Reset a pointer

This is a discussion on Reset a pointer within the C Programming forums, part of the General Programming Boards category; Hello, I have a structure and a pointer to point to this structure on the heap. I am incrementing the ...

  1. #1
    UK2
    Join Date
    Sep 2003
    Posts
    112

    Reset a pointer

    Hello,

    I have a structure and a pointer to point to this structure on the heap.

    I am incrementing the pointer to add new data into the structure. After I want to display all the records in this structure. However, once the pointer has been incremented, is there a way that I can reset it to point to the first record in the structure?

    My code is below:
    Code:
    #include <stdlib.h>
    #include <stdio.h>
    #include <string.h>
    
    typedef struct
    {
    	char name[20];
    	char city[20];
    	char state[10];
    }record;
    
    typedef record *pointerRecord;
    
    int main(int argc, char** argv)
    {
    	int i = 0;
    	//Allocate meory for 2 records
    	pointerRecord ptrRecord = (pointerRecord) malloc(sizeof(record[2]));
    
    	//Fill struct with data
    	strncpy(ptrRecord->name, "steve", sizeof(ptrRecord->name));
    	strncpy(ptrRecord->city, "Reading", sizeof(ptrRecord->city));
    	strncpy(ptrRecord->state, "Bracknell", sizeof(ptrRecord->state));
    
    	ptrRecord++;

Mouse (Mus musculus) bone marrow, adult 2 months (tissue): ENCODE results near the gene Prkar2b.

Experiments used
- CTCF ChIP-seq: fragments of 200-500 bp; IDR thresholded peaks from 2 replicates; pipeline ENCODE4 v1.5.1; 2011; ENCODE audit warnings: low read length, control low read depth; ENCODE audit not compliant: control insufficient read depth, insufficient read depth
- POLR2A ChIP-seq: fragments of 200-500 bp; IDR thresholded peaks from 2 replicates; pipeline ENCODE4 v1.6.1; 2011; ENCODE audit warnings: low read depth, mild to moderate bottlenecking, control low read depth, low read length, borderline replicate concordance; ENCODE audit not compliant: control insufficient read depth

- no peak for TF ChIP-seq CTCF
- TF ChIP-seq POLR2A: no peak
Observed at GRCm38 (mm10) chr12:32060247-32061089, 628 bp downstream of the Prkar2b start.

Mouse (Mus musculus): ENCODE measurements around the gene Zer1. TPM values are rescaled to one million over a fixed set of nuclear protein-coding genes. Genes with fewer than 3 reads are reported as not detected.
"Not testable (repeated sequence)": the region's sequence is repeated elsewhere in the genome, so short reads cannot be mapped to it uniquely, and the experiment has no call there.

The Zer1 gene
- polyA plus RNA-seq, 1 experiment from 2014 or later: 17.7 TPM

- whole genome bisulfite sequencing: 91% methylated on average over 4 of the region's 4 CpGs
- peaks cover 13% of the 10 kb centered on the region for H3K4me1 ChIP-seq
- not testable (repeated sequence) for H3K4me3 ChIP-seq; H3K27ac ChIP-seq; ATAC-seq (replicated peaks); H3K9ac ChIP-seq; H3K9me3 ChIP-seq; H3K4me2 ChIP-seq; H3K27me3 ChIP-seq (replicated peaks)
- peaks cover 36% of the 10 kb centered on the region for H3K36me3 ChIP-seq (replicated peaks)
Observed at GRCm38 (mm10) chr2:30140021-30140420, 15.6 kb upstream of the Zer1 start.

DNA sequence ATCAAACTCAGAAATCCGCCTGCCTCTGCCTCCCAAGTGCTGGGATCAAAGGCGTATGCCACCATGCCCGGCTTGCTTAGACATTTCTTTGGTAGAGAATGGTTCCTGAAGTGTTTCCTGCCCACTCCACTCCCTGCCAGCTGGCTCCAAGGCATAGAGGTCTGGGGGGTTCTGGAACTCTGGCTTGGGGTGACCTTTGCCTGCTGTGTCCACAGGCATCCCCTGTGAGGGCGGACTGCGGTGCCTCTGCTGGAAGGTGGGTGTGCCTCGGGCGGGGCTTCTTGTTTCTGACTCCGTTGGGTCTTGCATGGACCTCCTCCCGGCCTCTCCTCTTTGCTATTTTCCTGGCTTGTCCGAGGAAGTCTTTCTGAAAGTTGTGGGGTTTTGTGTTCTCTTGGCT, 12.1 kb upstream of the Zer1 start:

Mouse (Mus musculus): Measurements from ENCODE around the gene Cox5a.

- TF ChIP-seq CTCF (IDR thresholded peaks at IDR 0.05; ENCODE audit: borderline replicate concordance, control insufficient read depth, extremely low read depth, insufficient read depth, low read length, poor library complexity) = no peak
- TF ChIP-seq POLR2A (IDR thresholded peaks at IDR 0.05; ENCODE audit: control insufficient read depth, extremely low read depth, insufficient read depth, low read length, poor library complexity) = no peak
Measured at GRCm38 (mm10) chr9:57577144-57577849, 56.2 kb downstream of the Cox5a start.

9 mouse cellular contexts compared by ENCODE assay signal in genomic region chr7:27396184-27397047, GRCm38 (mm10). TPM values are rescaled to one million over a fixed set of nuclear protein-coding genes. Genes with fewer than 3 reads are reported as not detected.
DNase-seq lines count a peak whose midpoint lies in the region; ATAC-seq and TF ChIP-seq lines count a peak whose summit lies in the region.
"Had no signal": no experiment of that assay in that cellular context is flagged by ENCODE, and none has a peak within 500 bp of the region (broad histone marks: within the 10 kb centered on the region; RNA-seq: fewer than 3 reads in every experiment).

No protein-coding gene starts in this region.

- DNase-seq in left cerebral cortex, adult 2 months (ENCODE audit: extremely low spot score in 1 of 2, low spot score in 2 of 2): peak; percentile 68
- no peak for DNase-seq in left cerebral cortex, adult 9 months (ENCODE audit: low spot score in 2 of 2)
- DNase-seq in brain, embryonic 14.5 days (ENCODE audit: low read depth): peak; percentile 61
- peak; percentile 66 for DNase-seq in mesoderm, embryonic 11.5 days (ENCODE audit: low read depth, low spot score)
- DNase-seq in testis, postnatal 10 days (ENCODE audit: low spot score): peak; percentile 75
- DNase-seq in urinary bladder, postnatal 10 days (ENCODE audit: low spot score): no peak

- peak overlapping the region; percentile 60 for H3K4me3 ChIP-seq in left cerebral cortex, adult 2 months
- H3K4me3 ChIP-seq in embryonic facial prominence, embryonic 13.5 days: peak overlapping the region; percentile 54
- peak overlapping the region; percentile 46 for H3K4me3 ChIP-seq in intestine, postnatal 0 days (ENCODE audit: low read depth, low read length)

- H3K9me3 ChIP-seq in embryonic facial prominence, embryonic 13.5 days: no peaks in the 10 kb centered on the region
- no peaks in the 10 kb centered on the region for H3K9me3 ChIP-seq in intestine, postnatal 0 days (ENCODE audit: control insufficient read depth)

strncpy(ptrRecord->name, "Robert", sizeof(ptrRecord->name));
    	strncpy(ptrRecord->city, "Tibury", sizeof(ptrRecord->city));
    	strncpy(ptrRecord->state, "Berks", sizeof(ptrRecord->state));
    
    	//Display contents of the structure.
    	//Reset pointer HERE to point to the first structure.	
    	while(ptrRecord != 0)
    	{
    		printf("Name: %s", ptrRecord->name);
    		printf("City: %s", ptrRecord->city);
    		printf("State: %s", ptrRecord->state);
    		//Increment pointer HERE
    	}
    
    	free(ptrRecord);
    
    	getchar();
    
    	return 0;
    }

  2. #2
    Captain Crash brewbuck's Avatar
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    Portland, OR
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    Just store a copy of the original pointer in another variable for use at the end.

  3. #3
    UK2
    Join Date
    Sep 2003
    Posts
    112
    Thanks brewbuck that worked. Solution below.

    However, I have noticed that when I try to get to the end of the structure when I am printing it will display a lot of rubbish.
    Code:
    while(ptrRecord != 0)
    I was thinking the above line would get to the last record and break out of the while loop. However, it doesn't break and keeps on looping. Is there any other condition to set this loop too.

    Thanks,


    Code:
    #include <stdlib.h>
    #include <stdio.h>
    #include <string.h>
    
    typedef struct
    {
    	char name[20];
    	char city[20];
    	char state[10];
    }record;
    
    typedef record *pointerRecord;
    
    int main(int argc, char** argv)
    {
    	int i = 0;
    	//Allocate meory for 2 records
    	pointerRecord ptrRecord = (pointerRecord) malloc(sizeof(record[2]));
    	pointerRecord resetPointer;
    	resetPointer = ptrRecord; //Will point to the orginal address
    
    	//Fill struct with data
    	strncpy(ptrRecord->name, "steve", sizeof(ptrRecord->name));
    	strncpy(ptrRecord->city, "Reading", sizeof(ptrRecord->city));
    	strncpy(ptrRecord->state, "Bracknell", sizeof(ptrRecord->state));
    
    	ptrRecord++;
    	strncpy(ptrRecord->name, "Robert", sizeof(ptrRecord->name));
    	strncpy(ptrRecord->city, "Tibury", sizeof(ptrRecord->city));